Skip to content or view screen version

Thames Valley Police very unhelpful over Pensions Protest

Sarah L | 19.02.2005 09:19 | Repression | Social Struggles | Oxford

Thames Valley Police very unhelpful over Pensions Protest in Oxford. Unions very unhappy about this obstruction to peaceful protest

Thames Valley Police very unhelpful over Pensions Protest

Friday 18th February was a country wide day of action for Unison and other Trades Unions whose members will be seriously affected by the proposed change in the age of retirement. Public Servants usually earn less than those in the private sector and for their service expect better conditions. Any loss of these conditions will seriously effect our public services.
To launch this in Oxford a march from Carfax to Gloucester Green was organised for the lunch hour with a number of speakers. Around 150 people turned up only to find that the police had decided that we should not march from Carfax and therefore through Cornmarket because we would be perceived as a threat by the shoppers. We had no alternative but to assemble at County Hall as the police directed and take the march down New Inn Hall Street to Gloucester Green. None of the public who we passed showed any distress and holding up the traffic for the short bit of George Street would not have been a problem either.

There were more than usual police deployed to watch us including a police video officer and two mounted police. What were the police doing ? When were Oxford Trades Unionists anything but peaceful in recent years ? They should be able to discriminate between animal rights protesters and completely peaceful protests about pensions.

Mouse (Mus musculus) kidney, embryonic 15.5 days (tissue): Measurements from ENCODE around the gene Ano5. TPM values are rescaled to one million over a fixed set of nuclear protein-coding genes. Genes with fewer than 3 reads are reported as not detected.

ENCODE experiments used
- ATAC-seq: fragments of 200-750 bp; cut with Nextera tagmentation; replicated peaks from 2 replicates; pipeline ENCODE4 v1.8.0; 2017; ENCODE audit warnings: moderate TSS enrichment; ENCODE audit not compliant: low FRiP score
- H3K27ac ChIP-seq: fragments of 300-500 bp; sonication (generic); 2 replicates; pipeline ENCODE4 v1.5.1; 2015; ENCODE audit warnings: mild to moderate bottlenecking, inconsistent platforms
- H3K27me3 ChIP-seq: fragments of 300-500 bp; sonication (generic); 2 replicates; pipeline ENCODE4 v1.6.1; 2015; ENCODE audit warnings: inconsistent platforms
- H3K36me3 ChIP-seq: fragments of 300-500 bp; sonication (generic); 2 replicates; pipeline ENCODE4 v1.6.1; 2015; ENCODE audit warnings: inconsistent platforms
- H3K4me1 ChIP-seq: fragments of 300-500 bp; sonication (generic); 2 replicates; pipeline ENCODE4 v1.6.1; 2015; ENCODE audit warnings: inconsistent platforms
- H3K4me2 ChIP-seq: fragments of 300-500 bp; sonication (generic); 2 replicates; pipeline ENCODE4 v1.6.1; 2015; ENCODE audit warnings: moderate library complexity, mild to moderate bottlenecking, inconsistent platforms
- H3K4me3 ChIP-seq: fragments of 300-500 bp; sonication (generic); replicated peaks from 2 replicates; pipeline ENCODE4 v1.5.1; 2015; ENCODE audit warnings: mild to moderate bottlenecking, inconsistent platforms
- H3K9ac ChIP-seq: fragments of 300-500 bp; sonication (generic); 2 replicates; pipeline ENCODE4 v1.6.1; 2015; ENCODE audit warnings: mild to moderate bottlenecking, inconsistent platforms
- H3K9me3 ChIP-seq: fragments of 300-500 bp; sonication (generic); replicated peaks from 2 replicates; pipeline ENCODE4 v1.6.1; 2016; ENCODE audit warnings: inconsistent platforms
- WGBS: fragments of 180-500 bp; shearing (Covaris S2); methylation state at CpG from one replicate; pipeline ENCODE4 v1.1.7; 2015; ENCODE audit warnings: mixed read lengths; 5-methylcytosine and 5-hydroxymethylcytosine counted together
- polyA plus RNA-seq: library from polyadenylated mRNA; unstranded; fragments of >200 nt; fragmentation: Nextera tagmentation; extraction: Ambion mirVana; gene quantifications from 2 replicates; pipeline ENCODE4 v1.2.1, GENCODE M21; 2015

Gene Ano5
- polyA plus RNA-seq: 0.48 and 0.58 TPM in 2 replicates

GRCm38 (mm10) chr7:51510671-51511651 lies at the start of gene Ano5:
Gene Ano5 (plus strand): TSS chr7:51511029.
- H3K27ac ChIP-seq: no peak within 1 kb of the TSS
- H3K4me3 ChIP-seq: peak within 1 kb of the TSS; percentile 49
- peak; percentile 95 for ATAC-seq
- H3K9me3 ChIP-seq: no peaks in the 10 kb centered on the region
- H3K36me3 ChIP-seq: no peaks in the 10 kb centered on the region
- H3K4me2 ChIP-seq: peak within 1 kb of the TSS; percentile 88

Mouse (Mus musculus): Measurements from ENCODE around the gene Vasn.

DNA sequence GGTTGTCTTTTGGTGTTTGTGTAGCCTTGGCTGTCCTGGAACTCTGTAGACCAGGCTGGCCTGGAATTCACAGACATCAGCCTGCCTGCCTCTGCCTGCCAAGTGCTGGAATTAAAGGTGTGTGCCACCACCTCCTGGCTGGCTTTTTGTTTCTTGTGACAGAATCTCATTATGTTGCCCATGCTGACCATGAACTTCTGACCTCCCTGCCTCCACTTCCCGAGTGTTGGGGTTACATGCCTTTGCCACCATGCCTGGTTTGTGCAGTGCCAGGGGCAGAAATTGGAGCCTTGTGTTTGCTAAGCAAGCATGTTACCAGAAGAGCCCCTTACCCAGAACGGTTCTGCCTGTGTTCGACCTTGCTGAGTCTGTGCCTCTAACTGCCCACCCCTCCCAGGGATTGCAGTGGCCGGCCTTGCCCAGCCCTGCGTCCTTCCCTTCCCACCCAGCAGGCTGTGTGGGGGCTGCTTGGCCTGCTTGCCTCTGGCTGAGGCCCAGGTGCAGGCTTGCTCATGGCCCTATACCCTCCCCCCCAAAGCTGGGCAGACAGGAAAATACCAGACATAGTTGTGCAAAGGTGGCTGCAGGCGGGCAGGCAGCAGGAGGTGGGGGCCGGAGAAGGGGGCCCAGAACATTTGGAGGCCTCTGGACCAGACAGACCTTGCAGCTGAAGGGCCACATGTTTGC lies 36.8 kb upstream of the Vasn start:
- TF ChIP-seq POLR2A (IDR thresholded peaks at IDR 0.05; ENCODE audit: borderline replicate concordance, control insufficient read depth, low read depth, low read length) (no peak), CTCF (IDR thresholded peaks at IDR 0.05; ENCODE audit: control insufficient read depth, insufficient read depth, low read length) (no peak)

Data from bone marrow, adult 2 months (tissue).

There will be questions asked of them by Green City Councillors on the Policing Board

Sarah L

Sarah L


Hide the following 3 comments

Police reply

19.02.2005 18:26

Dear all,

For information, this is the reply received from Superintendent Paul Sullivan. Unfortunately, it basically ignores my main points and concentrates on the issue of using Carfax or not, which was not something I mentioned. It gives no explanation as to why the police presence remained so over-the-top when it became clear that the march was in no way 'threatening' - and why the police thought that it would be threatening in the first place, given a long and proud tradition of demonstrating in the city centre. I have already mentioned that this kind of response does nothing but create tension between protestors and the police, and will press the point when I next meet Supt Sullivan in person.

Complaints to the police would be very welcome, as they always help me to back up my points. If no-one complains, they think I am just being more of a busybody than usual.




Dear Matt,

Thank you for your email concerning the Police Response to the march for
Pensions in Oxford City which took place earlier today, Friday. I am
sorry that you take the view that our response to this protest was both
inappropriate and disproportionate and I welcome this opportunity to
provide some detail to you in respect of our decision to resource this

Over a week ago we were advised by the organisers of their intentions to
hold a demonstration as part of a National Day of Action by Trade Unions
across the country. We made it clear at the outset that we would be
happy to work with the organisers to ensure that as with all the
protests, processions and assemblies that we manage within the City that
the maintenance of public safety and minimising disruption to other
users within the City Centre were our clear priorities.

Through the course of negotiation with the organisers, it became clear
that they wished to assemble at Carfax and process along Cornmarket as
part of their proposed route. In terms of maintaining safety and
minimising disruption, we felt that we could not agree to this proposal.